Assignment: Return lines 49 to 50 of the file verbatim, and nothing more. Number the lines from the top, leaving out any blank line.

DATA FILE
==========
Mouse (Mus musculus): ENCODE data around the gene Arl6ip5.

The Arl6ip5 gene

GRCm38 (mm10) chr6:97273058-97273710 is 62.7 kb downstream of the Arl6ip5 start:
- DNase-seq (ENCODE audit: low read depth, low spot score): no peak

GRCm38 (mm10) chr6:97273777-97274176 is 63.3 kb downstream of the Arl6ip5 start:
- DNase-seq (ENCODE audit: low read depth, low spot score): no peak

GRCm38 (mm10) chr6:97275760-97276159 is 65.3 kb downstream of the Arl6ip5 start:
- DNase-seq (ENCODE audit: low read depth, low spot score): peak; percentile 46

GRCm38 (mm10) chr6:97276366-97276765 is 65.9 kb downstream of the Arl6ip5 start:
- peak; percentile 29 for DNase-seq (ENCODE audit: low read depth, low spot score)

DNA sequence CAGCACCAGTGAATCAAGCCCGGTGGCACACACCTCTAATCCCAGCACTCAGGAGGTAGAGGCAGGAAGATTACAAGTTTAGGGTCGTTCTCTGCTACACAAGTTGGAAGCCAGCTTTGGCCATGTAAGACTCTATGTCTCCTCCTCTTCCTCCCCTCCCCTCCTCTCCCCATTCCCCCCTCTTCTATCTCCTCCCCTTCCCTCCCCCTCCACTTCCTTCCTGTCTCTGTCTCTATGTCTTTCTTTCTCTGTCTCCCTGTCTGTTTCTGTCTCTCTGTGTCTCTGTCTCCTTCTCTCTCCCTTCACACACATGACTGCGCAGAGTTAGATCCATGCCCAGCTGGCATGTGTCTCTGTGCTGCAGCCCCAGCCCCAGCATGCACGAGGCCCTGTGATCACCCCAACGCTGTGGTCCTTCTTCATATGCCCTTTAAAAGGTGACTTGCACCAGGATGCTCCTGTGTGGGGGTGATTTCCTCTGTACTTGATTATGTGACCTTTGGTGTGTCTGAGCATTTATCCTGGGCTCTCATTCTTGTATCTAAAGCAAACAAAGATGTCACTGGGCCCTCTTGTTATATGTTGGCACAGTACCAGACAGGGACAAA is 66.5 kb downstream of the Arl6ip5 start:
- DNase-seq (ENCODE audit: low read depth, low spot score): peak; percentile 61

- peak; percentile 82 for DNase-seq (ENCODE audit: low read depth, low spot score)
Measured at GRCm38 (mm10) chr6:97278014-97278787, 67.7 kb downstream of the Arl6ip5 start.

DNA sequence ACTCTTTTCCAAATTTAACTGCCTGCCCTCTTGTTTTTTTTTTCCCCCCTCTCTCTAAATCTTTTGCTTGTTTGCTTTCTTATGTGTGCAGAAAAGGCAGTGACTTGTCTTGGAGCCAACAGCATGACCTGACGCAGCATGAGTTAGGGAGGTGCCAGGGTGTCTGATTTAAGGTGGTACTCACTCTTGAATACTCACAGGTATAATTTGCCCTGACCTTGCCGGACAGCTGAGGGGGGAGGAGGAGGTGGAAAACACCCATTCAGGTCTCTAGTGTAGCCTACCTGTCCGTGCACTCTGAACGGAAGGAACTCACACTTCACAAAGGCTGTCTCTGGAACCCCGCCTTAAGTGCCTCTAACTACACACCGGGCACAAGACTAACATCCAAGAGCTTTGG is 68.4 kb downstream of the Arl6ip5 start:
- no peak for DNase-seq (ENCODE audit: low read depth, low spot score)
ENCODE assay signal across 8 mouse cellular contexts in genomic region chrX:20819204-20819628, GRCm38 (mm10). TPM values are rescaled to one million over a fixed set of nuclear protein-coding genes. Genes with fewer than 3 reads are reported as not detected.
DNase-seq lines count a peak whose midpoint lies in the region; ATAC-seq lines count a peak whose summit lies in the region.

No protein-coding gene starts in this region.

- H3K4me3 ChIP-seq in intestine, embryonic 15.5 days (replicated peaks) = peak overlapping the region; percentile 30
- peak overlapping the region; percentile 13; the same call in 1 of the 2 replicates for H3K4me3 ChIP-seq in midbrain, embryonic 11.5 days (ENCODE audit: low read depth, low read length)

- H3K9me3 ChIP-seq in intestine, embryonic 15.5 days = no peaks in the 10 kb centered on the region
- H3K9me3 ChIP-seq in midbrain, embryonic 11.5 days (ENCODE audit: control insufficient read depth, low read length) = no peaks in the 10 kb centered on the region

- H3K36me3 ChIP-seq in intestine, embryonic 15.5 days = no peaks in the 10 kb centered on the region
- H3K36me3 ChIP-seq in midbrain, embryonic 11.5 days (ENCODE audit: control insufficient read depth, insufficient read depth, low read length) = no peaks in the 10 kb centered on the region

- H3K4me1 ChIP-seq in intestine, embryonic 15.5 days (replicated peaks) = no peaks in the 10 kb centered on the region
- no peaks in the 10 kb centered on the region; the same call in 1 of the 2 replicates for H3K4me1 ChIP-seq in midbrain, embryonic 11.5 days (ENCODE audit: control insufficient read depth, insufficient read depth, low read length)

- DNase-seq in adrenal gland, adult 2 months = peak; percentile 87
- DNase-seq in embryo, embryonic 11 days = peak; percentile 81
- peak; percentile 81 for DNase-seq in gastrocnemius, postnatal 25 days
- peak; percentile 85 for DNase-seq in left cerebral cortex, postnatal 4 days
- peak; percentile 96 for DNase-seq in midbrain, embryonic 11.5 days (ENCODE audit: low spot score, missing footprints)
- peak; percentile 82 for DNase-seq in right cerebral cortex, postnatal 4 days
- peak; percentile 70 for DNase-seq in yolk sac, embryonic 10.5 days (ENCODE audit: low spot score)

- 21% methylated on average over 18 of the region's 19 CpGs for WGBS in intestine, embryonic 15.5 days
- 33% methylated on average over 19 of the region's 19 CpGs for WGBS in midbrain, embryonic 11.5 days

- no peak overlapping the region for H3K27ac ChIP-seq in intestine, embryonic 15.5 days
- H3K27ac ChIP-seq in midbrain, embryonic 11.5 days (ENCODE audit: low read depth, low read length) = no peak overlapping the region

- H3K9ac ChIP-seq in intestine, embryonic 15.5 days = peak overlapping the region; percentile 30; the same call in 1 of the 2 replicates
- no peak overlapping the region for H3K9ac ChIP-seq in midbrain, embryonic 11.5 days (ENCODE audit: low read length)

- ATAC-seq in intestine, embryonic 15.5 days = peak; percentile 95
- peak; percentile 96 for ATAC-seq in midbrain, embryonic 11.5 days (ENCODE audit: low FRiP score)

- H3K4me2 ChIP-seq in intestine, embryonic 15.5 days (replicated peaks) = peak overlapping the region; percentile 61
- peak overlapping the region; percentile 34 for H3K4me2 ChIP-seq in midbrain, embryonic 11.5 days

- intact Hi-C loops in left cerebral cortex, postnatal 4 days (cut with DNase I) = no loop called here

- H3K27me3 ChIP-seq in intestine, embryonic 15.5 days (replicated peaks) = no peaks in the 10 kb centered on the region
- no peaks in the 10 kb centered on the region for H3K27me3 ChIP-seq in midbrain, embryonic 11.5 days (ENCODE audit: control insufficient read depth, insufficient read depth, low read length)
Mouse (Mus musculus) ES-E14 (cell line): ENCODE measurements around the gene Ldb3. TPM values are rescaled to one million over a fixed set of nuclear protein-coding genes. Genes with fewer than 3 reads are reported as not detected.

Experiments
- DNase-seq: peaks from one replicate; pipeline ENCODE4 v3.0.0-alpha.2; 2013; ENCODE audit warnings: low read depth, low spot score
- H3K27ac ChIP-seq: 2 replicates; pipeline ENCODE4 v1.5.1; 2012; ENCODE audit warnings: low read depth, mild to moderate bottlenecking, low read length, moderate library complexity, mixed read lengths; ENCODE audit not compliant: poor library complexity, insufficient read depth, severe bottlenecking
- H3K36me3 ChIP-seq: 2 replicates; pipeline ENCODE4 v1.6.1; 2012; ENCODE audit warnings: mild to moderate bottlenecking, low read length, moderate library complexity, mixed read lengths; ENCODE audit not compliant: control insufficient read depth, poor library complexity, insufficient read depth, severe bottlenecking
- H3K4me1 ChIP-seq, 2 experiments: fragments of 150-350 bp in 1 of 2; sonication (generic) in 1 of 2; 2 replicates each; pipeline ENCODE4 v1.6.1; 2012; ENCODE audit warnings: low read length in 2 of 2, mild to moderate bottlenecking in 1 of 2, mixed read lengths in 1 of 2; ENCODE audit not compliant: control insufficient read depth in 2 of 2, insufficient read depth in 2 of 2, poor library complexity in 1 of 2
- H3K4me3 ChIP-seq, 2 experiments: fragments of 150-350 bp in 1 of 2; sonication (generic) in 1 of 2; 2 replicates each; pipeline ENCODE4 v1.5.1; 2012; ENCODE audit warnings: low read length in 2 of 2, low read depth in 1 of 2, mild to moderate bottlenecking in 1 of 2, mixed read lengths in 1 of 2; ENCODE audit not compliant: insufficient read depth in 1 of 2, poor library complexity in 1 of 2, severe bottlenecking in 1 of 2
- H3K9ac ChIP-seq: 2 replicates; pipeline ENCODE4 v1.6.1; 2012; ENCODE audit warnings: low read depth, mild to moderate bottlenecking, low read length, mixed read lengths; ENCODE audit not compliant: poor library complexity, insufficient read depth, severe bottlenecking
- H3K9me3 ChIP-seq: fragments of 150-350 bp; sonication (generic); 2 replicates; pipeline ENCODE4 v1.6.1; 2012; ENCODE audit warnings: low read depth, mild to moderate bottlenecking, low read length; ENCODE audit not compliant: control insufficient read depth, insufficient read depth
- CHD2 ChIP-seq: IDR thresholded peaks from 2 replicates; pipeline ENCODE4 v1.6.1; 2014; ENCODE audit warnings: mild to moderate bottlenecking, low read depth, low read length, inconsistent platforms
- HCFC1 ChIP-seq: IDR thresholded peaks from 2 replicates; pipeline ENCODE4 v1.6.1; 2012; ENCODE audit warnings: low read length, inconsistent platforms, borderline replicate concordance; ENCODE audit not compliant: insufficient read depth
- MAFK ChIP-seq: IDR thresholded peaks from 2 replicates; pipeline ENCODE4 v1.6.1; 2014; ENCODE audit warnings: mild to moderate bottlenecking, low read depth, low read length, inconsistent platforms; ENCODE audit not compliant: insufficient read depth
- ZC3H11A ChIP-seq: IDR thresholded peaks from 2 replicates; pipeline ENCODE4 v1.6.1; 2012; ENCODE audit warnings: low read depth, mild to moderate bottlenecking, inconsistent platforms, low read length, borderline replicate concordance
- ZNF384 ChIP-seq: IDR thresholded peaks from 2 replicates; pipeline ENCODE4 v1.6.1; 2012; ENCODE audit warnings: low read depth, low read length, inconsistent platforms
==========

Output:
Experiments
- DNase-seq: peaks from one replicate; pipeline ENCODE4 v3.0.0-alpha.2; 2013; ENCODE audit warnings: low read depth, low spot score